I looked at the Yolo County GIS map. The Yolo County Airport is not in Davis’ Fire District. Davis’ Fire District extends east and south. So it is far reaching to say that placing the facility five miles west of Davis would trigger the building of a 4th fire station in the city of Davis. The location of the Yolo County airport is centrally located between Winters, Woodland and Davis. So would fire services have to be increased in Woodland and Winters as well? I think not.

  126. Anonymous

    I looked at the Yolo County GIS map. The Yolo County Airport is not in Davis’ Fire District. Davis’ Fire District extends east and south. So it is far reaching to say that placing the facility five miles west of Davis would trigger the building of a 4th fire station in the city of Davis. The location of the Yolo County airport is centrally located between Winters, Woodland and Davis. So would fire services have to be increased in Woodland and Winters as well? I think not.

  127. Anonymous

    I looked at the Yolo County GIS map. The Yolo County Airport is not in Davis’ Fire District. Davis’ Fire District extends east and south. So it is far reaching to say that placing the facility five miles west of Davis would trigger the building of a 4th fire station in the city of Davis. The location of the Yolo County airport is centrally located between Winters, Woodland and Davis. So would fire services have to be increased in Woodland and Winters as well? I think not.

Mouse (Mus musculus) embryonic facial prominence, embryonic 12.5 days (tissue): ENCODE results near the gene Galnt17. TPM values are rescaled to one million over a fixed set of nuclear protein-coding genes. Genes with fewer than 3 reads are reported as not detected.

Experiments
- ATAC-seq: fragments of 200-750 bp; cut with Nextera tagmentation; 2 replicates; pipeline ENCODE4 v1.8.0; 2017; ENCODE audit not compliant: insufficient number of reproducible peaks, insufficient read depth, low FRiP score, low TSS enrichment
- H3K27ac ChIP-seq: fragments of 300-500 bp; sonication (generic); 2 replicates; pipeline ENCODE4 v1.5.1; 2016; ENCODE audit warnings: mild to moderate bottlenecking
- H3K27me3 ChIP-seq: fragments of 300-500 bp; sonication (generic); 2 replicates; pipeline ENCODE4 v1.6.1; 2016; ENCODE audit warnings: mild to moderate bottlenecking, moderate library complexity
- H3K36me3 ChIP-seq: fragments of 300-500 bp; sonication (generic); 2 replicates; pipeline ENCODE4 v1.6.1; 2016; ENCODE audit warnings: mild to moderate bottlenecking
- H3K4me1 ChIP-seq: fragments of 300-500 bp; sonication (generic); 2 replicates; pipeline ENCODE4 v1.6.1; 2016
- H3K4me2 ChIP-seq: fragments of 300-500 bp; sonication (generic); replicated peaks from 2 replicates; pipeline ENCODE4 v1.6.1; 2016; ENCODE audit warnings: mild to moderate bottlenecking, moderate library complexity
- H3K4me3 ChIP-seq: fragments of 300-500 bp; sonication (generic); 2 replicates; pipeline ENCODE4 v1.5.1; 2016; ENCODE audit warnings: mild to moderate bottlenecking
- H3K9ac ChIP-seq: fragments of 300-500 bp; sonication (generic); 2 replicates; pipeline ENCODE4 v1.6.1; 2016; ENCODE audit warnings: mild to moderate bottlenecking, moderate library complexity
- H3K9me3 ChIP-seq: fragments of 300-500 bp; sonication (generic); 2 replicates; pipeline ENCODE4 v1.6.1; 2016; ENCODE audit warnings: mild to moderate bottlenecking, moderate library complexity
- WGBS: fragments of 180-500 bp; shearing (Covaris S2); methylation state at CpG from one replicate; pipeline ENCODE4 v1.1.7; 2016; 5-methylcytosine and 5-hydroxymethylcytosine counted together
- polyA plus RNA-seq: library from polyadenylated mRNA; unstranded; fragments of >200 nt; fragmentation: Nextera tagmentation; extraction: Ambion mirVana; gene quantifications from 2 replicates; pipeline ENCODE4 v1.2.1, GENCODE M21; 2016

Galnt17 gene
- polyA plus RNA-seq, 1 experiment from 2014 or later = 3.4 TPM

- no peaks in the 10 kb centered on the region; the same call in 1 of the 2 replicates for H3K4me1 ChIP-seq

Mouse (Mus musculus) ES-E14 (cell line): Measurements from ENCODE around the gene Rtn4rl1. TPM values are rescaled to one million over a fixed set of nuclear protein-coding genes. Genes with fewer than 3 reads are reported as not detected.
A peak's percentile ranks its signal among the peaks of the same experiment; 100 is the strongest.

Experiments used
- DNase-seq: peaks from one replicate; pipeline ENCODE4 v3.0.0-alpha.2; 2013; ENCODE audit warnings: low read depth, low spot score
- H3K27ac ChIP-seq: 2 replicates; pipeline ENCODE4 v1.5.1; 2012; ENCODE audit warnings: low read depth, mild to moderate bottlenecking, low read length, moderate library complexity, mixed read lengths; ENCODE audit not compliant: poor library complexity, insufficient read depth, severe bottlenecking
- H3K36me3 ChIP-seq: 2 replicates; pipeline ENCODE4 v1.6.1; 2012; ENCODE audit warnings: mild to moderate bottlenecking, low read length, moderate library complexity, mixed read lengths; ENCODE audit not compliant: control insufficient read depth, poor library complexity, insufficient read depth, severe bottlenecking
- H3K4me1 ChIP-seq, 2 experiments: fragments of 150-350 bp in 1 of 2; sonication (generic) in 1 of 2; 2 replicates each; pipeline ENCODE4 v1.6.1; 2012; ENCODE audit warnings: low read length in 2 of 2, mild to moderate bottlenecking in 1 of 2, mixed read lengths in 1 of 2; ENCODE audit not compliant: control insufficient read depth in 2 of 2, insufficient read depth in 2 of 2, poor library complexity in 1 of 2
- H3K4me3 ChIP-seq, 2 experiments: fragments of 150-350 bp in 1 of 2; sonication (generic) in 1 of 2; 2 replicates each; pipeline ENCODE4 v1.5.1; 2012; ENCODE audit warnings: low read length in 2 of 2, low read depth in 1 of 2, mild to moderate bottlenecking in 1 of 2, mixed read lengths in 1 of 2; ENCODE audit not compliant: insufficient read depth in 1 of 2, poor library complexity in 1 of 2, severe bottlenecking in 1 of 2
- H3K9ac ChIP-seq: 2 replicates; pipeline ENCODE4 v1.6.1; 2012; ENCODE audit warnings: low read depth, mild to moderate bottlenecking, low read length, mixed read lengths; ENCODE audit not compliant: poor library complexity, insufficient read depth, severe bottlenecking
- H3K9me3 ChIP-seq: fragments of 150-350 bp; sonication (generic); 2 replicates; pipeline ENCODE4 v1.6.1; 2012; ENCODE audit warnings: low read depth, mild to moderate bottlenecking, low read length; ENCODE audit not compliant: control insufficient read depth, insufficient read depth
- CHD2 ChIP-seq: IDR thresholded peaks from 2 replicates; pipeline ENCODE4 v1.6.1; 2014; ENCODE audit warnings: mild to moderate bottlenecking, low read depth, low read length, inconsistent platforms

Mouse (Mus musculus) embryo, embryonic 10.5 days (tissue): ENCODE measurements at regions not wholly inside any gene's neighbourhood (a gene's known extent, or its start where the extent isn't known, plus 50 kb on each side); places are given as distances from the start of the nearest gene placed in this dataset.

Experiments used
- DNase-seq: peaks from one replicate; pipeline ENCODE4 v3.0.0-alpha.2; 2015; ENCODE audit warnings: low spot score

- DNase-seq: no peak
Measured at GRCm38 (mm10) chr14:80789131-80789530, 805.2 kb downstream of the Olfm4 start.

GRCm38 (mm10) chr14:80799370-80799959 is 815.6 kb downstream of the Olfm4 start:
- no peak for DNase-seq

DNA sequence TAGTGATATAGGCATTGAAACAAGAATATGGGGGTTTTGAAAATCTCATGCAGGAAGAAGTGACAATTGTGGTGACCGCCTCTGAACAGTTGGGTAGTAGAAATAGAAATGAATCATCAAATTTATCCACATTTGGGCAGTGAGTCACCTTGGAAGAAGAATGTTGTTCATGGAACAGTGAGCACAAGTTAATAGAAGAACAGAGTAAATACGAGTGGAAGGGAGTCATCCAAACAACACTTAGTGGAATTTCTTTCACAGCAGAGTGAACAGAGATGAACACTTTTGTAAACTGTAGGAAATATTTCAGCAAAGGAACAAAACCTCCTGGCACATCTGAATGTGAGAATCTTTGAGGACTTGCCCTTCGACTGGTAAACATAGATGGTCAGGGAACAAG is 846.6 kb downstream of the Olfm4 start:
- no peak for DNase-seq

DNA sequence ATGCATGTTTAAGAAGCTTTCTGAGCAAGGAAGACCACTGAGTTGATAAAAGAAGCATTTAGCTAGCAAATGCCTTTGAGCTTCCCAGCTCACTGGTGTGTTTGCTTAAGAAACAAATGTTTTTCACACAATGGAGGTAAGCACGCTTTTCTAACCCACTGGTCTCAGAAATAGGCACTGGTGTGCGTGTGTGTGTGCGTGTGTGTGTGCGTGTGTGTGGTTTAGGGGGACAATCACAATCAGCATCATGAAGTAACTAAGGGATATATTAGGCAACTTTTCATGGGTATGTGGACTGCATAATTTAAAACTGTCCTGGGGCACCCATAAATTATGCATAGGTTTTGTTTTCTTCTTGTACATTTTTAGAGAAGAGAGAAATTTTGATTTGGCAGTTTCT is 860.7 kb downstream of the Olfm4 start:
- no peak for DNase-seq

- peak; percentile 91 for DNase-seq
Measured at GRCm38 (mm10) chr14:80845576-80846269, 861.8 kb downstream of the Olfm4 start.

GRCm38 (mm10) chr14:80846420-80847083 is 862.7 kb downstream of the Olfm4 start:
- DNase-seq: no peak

128. Anonymous

    I looked at the Yolo County GIS map. The Yolo County Airport is not in Davis’ Fire District. Davis’ Fire District extends east and south. So it is far reaching to say that placing the facility five miles west of Davis would trigger the building of a 4th fire station in the city of Davis. The location of the Yolo County airport is centrally located between Winters, Woodland and Davis. So would fire services have to be increased in Woodland and Winters as well? I think not.

  129. Anonymous

    “In terms of fighting fires, we have ABSOLUTELY NO NEED IN DAVIS FOR A FOURTH FIRE STATION — THIS IS A HUGE RUSE PUT ON US BY THE FIRE FIGHTERS UNION AND ITS SHILLS.”

    That took some stones Rich. The Firefighters are going to be pretty pissy with you at the political gatherings, I imagine.

  130. Anonymous

    “In terms of fighting fires, we have ABSOLUTELY NO NEED IN DAVIS FOR A FOURTH FIRE STATION — THIS IS A HUGE RUSE PUT ON US BY THE FIRE FIGHTERS UNION AND ITS SHILLS.”

    That took some stones Rich. The Firefighters are going to be pretty pissy with you at the political gatherings, I imagine.

  131. Anonymous

    “In terms of fighting fires, we have ABSOLUTELY NO NEED IN DAVIS FOR A FOURTH FIRE STATION — THIS IS A HUGE RUSE PUT ON US BY THE FIRE FIGHTERS UNION AND ITS SHILLS.”

    That took some stones Rich. The Firefighters are going to be pretty pissy with you at the political gatherings, I imagine.

  132. Anonymous

    “In terms of fighting fires, we have ABSOLUTELY NO NEED IN DAVIS FOR A FOURTH FIRE STATION — THIS IS A HUGE RUSE PUT ON US BY THE FIRE FIGHTERS UNION AND ITS SHILLS.”

    That took some stones Rich. The Firefighters are going to be pretty pissy with you at the political gatherings, I imagine.